Lily: Virtually assisting is interesting because I didn’t realize how much of a difference it is to assist in an in person class versus pre-recorded. In person you can feed off of the energy of those around you and you can see everyone in the class. But when pre-recording classes, the only person in front of you is the cameraman. It’s silly but I found myself not knowing where to look. But I will have to say being able to pause or start over was really nice!

Taylor, what was it like using your videography skills to help create a virtual dance class? 

Taylor: It was an interesting experience being behind the camera during a virtual dance class. It’s something I’ve never had the opportunity to film so it was exciting having a new perspective. My favorite part about being a videographer is the ability to enhance the quality of a scene. You can totally transform something ordinary into extraordinary.

What was it like working with your collaborators? 

Natasha: The team was fun to work with! Once we got settled in and decided how we were going to film, everyone jumped right in and it went smoothly. I could not have asked for a better team to work with for this series. 

Lily: It was great! Natasha came very prepared and was willing to go over a few things before we started shooting, and Taylor was patient and easy to work with. We had a discussion of how the shoot was going to go and we were able to jump right on in!

Taylor: It was great working with Natasha and Lily. They are both so friendly and easy to work with. They are both very talented at what they do so it’s always nice to see people in their element and being able to capture it. 

What are you most excited about this season with Dance Waterloo?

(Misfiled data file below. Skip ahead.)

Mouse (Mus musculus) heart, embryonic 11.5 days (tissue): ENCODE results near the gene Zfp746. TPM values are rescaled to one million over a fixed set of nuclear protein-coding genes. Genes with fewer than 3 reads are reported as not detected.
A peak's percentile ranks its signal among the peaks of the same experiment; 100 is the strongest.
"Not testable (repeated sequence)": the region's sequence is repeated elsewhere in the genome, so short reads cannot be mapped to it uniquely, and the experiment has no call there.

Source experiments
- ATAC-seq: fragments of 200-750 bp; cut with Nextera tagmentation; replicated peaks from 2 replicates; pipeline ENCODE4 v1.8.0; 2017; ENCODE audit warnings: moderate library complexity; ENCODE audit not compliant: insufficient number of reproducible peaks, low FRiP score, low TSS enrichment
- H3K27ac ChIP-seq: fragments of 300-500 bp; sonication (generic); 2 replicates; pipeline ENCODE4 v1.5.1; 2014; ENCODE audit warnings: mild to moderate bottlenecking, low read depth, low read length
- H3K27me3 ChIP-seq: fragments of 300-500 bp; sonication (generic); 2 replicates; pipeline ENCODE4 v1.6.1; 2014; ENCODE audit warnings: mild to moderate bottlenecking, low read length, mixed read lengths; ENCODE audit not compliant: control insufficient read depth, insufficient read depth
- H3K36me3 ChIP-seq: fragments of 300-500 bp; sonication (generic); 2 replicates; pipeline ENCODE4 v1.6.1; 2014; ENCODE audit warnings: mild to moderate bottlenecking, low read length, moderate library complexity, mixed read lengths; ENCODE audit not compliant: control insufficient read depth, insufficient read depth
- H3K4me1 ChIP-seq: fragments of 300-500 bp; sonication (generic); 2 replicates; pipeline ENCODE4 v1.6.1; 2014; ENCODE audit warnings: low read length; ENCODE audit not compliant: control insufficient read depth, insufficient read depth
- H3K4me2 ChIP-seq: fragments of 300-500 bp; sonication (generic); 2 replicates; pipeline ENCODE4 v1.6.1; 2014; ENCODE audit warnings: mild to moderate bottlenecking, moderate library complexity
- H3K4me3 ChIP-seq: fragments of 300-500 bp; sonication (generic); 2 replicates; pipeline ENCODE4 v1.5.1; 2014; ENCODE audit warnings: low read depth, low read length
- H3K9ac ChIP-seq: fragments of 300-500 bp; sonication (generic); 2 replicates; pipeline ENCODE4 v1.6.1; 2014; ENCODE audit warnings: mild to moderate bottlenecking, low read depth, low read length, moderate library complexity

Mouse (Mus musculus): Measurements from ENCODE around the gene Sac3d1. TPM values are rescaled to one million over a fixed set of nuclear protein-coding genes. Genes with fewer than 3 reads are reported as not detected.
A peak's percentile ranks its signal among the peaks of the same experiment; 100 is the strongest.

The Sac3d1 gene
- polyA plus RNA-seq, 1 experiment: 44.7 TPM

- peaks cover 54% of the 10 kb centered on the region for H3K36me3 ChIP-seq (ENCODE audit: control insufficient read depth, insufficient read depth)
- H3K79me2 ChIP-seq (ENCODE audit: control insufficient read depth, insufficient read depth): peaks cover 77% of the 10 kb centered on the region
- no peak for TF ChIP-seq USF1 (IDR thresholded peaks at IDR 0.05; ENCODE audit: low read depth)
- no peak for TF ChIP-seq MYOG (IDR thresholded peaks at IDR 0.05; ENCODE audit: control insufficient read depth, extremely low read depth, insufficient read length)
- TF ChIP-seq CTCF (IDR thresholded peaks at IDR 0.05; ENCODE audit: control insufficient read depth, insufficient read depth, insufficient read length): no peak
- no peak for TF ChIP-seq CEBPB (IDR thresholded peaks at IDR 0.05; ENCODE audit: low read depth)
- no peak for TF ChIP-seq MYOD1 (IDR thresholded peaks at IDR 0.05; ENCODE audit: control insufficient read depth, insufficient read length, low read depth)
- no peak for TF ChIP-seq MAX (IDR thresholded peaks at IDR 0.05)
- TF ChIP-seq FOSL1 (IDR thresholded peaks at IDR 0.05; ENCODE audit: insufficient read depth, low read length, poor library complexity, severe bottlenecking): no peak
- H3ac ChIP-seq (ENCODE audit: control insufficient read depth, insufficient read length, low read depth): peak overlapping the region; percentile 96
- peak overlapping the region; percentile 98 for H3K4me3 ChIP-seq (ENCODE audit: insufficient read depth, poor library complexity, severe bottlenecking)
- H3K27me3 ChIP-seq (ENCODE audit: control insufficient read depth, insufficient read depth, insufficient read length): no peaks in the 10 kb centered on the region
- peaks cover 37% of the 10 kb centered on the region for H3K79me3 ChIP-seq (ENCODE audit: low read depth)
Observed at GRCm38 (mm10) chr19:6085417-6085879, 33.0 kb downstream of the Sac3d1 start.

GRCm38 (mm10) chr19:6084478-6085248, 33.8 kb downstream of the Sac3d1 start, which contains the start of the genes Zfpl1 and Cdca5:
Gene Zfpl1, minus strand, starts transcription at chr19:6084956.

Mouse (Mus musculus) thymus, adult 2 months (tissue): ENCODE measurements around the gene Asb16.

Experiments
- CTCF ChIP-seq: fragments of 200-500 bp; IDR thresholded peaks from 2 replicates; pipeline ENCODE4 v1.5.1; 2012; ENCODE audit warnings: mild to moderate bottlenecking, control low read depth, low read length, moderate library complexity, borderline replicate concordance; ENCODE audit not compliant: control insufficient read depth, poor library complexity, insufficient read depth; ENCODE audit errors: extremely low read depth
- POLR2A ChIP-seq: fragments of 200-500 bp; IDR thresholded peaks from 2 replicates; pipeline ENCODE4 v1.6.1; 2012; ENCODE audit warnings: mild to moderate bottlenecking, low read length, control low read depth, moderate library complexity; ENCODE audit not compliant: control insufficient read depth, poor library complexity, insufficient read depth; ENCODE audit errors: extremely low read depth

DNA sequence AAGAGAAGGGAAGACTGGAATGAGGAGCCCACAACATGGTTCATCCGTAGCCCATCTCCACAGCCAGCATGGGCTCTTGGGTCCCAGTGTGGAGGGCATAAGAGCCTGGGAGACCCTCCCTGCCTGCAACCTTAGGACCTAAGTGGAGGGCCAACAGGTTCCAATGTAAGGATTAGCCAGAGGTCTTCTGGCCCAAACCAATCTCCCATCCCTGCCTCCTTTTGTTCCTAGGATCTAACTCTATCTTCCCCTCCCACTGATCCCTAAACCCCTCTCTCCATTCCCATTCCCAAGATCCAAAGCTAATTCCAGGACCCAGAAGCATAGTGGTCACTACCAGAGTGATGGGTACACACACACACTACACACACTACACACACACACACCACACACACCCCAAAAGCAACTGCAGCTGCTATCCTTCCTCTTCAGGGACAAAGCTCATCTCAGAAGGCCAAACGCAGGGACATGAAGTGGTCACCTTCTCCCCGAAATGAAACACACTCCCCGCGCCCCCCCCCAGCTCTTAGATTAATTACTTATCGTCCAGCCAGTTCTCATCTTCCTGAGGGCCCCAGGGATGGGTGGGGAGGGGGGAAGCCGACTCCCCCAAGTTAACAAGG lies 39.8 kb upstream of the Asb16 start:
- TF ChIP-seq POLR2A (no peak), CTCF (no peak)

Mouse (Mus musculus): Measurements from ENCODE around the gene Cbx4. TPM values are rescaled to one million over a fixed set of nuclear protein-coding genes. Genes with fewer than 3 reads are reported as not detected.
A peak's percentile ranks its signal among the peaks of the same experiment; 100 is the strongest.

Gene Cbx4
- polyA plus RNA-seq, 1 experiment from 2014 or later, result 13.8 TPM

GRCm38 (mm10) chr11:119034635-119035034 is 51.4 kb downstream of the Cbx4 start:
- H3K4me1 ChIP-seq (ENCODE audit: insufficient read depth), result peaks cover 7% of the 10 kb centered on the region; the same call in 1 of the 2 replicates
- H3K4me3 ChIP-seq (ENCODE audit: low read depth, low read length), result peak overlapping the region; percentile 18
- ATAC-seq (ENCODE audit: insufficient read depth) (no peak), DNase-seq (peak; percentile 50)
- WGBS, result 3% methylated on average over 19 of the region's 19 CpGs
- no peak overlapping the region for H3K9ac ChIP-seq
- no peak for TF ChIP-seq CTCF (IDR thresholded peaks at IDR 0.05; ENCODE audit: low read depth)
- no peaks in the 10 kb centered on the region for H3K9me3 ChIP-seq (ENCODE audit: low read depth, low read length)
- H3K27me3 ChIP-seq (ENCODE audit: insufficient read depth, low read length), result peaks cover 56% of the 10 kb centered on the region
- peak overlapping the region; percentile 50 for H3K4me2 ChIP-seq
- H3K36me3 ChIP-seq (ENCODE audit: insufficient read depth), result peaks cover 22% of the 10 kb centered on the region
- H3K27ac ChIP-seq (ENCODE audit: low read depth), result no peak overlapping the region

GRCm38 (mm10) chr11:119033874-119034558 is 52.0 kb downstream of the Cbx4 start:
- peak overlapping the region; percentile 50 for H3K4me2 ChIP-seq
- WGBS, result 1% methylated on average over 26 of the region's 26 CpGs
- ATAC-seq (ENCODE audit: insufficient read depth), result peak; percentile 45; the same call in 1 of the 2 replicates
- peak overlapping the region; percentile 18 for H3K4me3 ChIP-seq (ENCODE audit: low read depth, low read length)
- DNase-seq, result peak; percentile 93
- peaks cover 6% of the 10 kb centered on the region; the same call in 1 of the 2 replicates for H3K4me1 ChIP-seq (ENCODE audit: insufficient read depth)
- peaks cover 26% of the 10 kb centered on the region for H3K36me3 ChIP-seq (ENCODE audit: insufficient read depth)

Natasha: I am excited about the variety of activities that Dance Waterloo is offering this season. The company has done a lot of work to plan a diverse curriculum and is offering safe platforms for teachers and students to continue their creative exploration. I particularly love the Low Impact for High Impact series because I think it’s important to support local BIPOC communities, and I enjoy the different classes that are being offered through that program. 

Lily: I am most excited about all the collaborations that Dance Waterloo is fostering. In times where we can feel very disconnected from each other because we are unable to have normal in person activities, it is nice to be a part of a collaboration that is trying to reach several different audiences while committing to different causes.

Taylor: I think I’m most excited about the transition and ability to do more virtual experiences. I think it’s great that we are able to still portray the craft in these crazy times through the use of today’s technology.  

Final thoughts —

Lily: I love the different styles of classes and I love that I can sign up for one or a series. The flexibility of being able to take live or get a recording to do on my own time is great. Thanks, Dance Waterloo!

Thank you, Natasha, Lily, and Taylor for sharing your experiences, and shoutout to everyone involved who helped bring this class to life!

To learn more about this class, you can email us at info@dancewaterloo.org or message us on social media @dancewaterloo, and be sure to check out our Alexander Technique and Low Impact for High Impact series!

Noelle Billings

Executive Director

Dance Waterloo